Friday, 3 July 2020

14th Canadian Reading Challenge: Book Club Overview

I offered to do a book discussion each month and there were some signs of interest. To make it easier to participate, I am choosing the books for the year now to give people time to seek them out. I have decided specifically not to choose brand new books, so people may be able to find them in libraries or used book stores if cost is an issue.
Near the end of the month, I will do a Zoom meeting for anyone interested to talk about the book. For those with poor internet connections, there will also be a post where you can make comments.


July 2020: Marie Chapdelaine by Louis Heman
   This is one of Canada's earliest novels and it is available free online if you can't find a copy.
August 2020: The Afterlife of George Cartwright by John Steffler
   The novel takes a closer look at an historical figure from 18th-century Labrador
September 2020: Starlight by Richard Wagamese
   The last book from one of our cherished Indigenous writers, with themes of mercy and compassion
October 2020: Obasan by Joy Kogawa
   A story of the Japanese Canadians, their evacuation, relocation and treatment during WWII
November 2020: The Wars by Timothy Findley
  One of the best novels written about the First World War, in honor of Remembrance Day
December 2020: Hockey Dreams by David Adams Richards
    Part essays, part memoir, a look at what hockey means to Canadians
January 2021: The Break by Katherena Vermette
    Award-winning family saga with Métis characters
February 2021The Tin Flute by Gabrielle Roy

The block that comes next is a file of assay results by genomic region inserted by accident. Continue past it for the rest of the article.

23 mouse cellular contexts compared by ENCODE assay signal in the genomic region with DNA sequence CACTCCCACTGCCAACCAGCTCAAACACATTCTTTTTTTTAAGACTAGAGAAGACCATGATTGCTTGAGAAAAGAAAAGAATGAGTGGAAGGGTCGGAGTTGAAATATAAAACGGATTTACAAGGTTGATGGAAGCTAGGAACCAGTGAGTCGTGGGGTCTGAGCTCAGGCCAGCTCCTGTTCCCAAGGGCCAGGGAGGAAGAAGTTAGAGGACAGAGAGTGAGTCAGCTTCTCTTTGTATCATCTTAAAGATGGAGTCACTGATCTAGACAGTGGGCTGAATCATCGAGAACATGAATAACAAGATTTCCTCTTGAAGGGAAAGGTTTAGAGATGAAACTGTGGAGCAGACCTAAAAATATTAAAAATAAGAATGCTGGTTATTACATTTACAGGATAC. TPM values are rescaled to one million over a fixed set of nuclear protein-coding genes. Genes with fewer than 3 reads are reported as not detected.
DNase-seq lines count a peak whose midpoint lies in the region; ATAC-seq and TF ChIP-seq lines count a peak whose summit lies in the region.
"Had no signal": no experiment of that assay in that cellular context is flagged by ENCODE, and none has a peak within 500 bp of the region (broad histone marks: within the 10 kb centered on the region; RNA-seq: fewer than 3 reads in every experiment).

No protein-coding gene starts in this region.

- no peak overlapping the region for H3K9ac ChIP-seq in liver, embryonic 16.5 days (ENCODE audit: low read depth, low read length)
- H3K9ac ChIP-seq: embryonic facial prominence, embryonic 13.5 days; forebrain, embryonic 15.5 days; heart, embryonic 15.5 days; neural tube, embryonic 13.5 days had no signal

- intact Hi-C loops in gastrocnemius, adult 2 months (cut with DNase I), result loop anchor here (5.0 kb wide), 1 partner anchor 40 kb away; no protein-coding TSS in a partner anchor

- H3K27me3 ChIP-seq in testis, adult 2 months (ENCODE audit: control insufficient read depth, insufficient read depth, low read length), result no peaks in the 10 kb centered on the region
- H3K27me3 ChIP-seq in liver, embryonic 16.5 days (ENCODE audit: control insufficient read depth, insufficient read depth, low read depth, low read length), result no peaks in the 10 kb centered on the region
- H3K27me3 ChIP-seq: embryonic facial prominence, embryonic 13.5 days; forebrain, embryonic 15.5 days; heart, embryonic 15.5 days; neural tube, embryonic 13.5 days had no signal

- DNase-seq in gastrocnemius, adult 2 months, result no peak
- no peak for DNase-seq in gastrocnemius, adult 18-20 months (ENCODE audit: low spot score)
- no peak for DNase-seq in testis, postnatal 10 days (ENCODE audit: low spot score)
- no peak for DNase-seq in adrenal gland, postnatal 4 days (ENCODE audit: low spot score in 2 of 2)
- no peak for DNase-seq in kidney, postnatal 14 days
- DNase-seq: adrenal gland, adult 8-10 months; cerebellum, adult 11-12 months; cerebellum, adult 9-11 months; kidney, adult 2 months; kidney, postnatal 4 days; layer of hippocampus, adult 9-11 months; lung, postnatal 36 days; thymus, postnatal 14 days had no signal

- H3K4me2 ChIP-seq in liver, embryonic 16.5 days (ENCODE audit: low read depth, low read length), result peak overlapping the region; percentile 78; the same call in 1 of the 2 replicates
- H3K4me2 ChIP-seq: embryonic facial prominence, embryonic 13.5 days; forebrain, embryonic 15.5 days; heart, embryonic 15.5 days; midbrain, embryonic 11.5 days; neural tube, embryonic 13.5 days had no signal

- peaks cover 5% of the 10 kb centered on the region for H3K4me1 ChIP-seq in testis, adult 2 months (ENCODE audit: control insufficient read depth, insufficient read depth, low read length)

Another classic French Canadian novel with themes of poverty
March 2021: As For Me and My House by Sinclair Ross
   A classic story of life in the Depression era told in the form of a journal
April 2021: Sanaaq: An Inuit Novel by Mitiarjuk Nappaaluk
   The first Inuit novel, written by an Inuit woman over two decades
May 2021: The House of All Sorts by Emily Carr
   Before getting recognition for her art, Carr ran a small apartment building and these stories tell of
   those experiences
June 2021:  A Map to the Door of No Return by Dionne Brand
   A book that explores the relevance and nature of identity and belonging in a diverse world

My Discovery of America

Finished June 30
My Discovery of America by Farley Mowat

This short book is the story of a few days in the spring of 1985 when Mowat attempted to fly to the United States for a planned book tour and speaking engagement at a private college. At the airport, he cleared customs and immigration and was waiting at his gate when an immigration agent came to him and asked him to return to the immigration area. After an interview, he was denied entry with no explanation.
He didn't just return home. He contacted his publishers, and went to their office in Toronto, and he worked with them to find out what was happening and why. It turned out that the McCarran Act, enacted in the McCarthy era to keep certain types of visitors to the United States out with no transparency was still on the books, and that under Reagan, its use have been revived. Despite being told various stories of past actions dating back to 1968, Mowat had visited the U.S. many times, including other book tours. Perhaps it was the topic of his most recent book, Sea of Slaughter, that drew new attention, but the government wasn't going into details.
There are a lot of echoes here of more recent U.S. immigration barriers and attitudes, including one immigration staffer who was on record as saying "We also exclude rapists, drug pushers and terrorists -- not just Canadians." When I read that I was reminded of Trumps remarks about Mexican immigrants.
Mowat received extensive media coverage, in Canada, the United States and internationally. He also received many letters from individual Americans, and it is this discovery that the title refers to. With the exception of three letters, every letter he received was apologetic, embarassed, or otherwise unhappy with their government's actions. It is this that he discovered, that Americans are not necessarily the government that represents them.